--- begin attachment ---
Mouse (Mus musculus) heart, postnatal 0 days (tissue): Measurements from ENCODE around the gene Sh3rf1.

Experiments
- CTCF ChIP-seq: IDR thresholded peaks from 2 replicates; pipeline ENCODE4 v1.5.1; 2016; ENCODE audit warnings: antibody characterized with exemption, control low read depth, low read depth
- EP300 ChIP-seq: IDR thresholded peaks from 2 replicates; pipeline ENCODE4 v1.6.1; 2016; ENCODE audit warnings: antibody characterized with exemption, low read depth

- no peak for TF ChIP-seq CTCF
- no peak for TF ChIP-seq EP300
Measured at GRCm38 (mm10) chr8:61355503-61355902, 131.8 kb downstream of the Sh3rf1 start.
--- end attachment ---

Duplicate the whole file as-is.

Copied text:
Mouse (Mus musculus) heart, postnatal 0 days (tissue): Measurements from ENCODE around the gene Sh3rf1.

Experiments
- CTCF ChIP-seq: IDR thresholded peaks from 2 replicates; pipeline ENCODE4 v1.5.1; 2016; ENCODE audit warnings: antibody characterized with exemption, control low read depth, low read depth
- EP300 ChIP-seq: IDR thresholded peaks from 2 replicates; pipeline ENCODE4 v1.6.1; 2016; ENCODE audit warnings: antibody characterized with exemption, low read depth

- no peak for TF ChIP-seq CTCF
- no peak for TF ChIP-seq EP300
Measured at GRCm38 (mm10) chr8:61355503-61355902, 131.8 kb downstream of the Sh3rf1 start.